I'll always be grateful to my father for caring enough about me to tell me about Jesus. I'm sure it altered the course of my life. Even still, life wasn't perfect. In fact, sometimes it was downright confusing. Contrary to the happy life in Jesus my Sunday School teacher had talked about, saying a prayer to Jesus didn't make everything ok. “Did I do it wrong? Or has Jesus forgotten about me? Maybe he isn't there?” Time inched on. No matter what happened, I never doubted that my mother loved me. Right or wrong, she poured her life into her children. Even when I became angry with her as a teenager, I could not doubt that she loved me. Her dedication proved her heart. It was because I knew she loved me that I went along with her when she told me to read in the New Testament each day as a teenager. But many times I wasn't sure exactly what I was reading. Around the age of thirteen, I distinctly remember asking myself as I sat reading on my Grandmother's familiar old couch, “Why should I believe any of this? I know what I've been told, I know I've trusted Jesus, but how do I know it's true?” Being an eternal inward conversationalist, I replied, “I don't know that I do.” By my teenage years, the good word of my parents was losing its ability to convince. I needed more.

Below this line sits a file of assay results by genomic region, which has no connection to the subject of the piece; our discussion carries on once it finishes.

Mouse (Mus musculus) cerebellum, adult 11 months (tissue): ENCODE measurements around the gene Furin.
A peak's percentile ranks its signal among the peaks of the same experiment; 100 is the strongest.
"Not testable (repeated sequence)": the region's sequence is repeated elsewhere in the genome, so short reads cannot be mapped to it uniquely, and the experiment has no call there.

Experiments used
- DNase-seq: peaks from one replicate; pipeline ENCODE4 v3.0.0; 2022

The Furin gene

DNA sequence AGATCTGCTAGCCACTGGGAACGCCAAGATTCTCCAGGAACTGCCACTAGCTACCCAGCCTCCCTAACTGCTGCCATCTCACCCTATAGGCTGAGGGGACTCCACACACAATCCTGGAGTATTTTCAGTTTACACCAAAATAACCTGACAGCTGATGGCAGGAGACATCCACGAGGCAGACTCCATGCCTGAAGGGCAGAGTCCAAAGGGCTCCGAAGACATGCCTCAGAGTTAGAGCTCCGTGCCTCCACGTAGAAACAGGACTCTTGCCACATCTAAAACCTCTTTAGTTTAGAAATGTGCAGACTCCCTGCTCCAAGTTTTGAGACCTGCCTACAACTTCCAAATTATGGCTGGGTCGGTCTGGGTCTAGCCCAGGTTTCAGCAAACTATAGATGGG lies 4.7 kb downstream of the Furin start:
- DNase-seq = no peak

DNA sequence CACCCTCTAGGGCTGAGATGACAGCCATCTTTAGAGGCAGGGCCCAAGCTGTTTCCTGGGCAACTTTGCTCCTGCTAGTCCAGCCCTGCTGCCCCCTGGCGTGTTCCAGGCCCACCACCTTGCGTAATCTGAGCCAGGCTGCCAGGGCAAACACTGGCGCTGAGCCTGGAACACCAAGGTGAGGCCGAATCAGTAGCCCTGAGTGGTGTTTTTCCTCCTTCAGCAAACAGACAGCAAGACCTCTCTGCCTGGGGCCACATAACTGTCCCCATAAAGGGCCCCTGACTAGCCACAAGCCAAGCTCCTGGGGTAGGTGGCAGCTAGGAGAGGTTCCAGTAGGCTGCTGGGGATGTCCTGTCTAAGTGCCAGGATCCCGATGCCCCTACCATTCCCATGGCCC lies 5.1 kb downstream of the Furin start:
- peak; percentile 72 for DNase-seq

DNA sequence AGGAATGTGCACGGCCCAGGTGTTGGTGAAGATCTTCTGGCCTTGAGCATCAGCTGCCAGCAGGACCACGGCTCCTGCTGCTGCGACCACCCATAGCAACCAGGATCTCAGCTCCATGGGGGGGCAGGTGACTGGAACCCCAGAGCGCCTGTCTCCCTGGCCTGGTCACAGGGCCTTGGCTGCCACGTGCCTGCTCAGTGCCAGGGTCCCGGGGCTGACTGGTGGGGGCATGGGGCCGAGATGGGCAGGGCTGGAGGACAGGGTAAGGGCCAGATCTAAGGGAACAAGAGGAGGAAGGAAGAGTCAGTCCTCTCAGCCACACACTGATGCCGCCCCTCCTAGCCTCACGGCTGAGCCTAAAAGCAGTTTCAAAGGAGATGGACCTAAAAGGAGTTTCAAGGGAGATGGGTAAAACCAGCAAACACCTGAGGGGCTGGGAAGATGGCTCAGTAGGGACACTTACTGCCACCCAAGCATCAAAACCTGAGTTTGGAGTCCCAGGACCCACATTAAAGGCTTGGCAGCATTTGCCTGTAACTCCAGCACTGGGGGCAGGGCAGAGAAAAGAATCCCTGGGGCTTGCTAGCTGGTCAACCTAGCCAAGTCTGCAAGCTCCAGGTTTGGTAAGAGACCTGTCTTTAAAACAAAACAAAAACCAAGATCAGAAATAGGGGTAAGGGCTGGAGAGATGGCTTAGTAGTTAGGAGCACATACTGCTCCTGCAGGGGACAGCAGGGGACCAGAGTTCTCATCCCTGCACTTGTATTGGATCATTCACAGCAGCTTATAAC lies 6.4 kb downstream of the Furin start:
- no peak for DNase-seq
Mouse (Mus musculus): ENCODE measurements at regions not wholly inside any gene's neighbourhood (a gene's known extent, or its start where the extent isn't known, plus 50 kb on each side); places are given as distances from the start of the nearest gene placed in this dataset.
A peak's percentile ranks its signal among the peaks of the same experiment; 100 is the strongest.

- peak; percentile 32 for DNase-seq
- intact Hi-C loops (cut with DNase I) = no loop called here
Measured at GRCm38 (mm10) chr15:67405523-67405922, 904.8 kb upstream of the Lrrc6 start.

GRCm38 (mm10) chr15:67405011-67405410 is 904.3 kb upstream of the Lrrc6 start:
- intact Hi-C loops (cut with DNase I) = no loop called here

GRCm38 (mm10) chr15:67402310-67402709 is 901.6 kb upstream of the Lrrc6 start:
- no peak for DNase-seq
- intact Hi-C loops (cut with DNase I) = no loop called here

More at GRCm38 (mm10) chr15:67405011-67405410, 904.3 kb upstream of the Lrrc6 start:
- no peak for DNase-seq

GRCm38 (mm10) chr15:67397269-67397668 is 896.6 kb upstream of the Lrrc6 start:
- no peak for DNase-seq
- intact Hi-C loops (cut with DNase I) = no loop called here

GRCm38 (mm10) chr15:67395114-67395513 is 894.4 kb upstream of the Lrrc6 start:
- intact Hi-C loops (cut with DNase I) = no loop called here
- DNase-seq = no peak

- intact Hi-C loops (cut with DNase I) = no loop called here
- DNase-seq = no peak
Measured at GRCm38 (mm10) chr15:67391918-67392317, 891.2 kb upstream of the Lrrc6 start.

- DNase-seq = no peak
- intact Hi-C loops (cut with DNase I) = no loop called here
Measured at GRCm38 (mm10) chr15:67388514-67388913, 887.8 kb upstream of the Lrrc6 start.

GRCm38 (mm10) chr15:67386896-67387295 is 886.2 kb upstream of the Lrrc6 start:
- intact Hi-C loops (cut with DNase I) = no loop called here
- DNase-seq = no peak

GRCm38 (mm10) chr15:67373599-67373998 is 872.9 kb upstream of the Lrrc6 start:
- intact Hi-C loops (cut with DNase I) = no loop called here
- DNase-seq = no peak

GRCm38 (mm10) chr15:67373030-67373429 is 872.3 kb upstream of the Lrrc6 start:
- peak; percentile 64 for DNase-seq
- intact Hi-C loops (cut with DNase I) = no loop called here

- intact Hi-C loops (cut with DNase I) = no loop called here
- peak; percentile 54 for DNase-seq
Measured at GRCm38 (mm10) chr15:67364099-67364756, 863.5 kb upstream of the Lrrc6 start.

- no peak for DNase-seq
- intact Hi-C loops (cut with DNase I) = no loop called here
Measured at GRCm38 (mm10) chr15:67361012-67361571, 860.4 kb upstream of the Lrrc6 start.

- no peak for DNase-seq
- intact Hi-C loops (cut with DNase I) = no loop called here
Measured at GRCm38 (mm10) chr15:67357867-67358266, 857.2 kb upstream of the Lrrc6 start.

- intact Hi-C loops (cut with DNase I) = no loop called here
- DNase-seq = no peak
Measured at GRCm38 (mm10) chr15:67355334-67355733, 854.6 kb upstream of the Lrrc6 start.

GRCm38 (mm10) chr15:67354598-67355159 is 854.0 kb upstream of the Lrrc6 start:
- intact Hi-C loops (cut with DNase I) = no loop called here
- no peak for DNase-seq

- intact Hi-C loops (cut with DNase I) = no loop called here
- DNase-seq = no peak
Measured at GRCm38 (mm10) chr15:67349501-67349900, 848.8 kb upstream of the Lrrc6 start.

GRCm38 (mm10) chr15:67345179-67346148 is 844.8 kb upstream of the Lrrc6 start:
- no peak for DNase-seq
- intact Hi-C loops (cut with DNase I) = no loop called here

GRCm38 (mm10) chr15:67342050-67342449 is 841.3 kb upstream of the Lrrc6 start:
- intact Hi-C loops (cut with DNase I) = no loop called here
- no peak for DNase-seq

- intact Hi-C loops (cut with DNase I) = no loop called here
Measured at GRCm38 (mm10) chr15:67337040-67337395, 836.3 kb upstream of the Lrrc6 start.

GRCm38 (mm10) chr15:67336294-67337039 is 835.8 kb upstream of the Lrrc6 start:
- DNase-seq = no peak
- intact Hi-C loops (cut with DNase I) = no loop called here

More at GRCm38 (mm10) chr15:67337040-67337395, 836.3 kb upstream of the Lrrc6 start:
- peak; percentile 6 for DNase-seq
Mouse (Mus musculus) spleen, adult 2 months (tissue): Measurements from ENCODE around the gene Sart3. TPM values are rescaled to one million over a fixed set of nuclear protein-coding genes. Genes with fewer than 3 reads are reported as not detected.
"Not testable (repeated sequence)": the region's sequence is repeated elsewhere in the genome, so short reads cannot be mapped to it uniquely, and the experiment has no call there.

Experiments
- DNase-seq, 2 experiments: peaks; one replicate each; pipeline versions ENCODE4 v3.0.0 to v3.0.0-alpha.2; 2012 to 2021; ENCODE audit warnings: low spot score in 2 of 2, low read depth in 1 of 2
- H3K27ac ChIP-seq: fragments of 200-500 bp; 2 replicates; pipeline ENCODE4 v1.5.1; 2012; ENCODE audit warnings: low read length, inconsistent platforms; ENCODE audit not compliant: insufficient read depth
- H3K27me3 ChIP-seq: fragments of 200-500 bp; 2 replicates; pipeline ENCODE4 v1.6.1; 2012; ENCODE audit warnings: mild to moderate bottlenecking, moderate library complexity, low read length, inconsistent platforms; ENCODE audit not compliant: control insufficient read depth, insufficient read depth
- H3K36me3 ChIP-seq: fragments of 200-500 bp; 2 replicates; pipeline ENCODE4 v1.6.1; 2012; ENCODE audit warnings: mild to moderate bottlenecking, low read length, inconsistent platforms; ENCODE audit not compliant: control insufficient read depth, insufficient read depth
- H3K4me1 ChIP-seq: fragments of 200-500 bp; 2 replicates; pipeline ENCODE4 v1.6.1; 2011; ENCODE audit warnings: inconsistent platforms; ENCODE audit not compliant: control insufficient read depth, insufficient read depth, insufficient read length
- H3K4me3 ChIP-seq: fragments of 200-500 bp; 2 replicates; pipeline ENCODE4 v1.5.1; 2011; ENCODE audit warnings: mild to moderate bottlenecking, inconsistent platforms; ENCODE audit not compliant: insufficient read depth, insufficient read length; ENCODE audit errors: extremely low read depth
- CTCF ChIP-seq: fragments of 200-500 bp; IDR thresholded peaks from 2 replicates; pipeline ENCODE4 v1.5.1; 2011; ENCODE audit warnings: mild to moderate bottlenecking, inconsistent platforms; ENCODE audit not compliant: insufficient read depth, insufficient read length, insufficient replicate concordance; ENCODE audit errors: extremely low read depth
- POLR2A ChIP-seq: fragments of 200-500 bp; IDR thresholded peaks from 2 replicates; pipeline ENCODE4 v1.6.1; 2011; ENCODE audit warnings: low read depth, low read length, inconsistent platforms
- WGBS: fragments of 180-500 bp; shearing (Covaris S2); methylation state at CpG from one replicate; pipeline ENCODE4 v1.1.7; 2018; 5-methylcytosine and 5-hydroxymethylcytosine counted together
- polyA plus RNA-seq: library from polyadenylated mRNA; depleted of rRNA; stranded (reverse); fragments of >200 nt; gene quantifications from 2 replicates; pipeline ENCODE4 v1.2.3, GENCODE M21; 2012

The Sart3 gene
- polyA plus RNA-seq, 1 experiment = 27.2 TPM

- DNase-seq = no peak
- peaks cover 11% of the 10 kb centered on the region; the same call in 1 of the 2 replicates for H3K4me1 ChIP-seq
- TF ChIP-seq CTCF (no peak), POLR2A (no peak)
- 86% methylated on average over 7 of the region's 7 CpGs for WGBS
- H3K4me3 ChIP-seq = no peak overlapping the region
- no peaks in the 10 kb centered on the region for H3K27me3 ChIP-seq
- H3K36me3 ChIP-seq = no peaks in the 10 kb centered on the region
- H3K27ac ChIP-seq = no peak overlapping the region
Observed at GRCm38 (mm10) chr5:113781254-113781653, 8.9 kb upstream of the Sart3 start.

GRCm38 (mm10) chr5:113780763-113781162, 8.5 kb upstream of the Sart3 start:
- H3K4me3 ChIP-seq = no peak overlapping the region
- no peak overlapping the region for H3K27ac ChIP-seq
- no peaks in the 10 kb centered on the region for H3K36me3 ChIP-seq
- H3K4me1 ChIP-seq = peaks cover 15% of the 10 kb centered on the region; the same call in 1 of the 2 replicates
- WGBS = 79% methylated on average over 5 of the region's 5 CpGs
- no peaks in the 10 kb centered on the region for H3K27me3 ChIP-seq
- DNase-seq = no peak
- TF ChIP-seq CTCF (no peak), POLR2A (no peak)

Life promises never ending change, and it always delivers. We moved from the coast of Mississippi to a new home on a beautiful piece of property in the panhandle of Florida. Our house was very small, but I had endless woods to explore, so I was thrilled. Yet again, even with our fresh start and new home, life was far from ideal. My family reached the point of knowing we needed to change something. With some feeling of desperation, we began attending a conservative Baptist church regularly.  The preaching was loud, confident, exciting, and demanded repentance of sin and consecration to God. I knew that I had trusted Jesus years before, but also knew that my life wasn't perfect. What's more, I knew that I had personally “sinned”. I knew that I wanted my life to be better. I wanted peace and love. I wanted to grow into a good man, like my Grandpa. I spent many Sundays at that church, weeping in prayer, begging for God to help me live in a way that was pleasing to Him. The pastor and staff encouraged me to choose to live a holy life, even if those around me did not. Again, my life's course was altered. When my old friends were getting themselves into typical teenaged mischief, I had decided to follow Jesus. I'll always be grateful for the pastors and kind friends in the church who encouraged me. If I was privately going through an abysmal time in life, or tempted to sin, they would unknowingly lift me up and move me along. I gained a great passion for God, for my church, and for telling others about it. The preaching, the music, the friends, it all felt right. I truly felt as though God was seeking me to be with Him. But still, the question I once asked myself on my Grandmother's couch would echo in my mind: “I know what I've been told about the Bible. I know what I feel about Jesus, about church, and about my Christian friends. But how do I know that it's actually true?”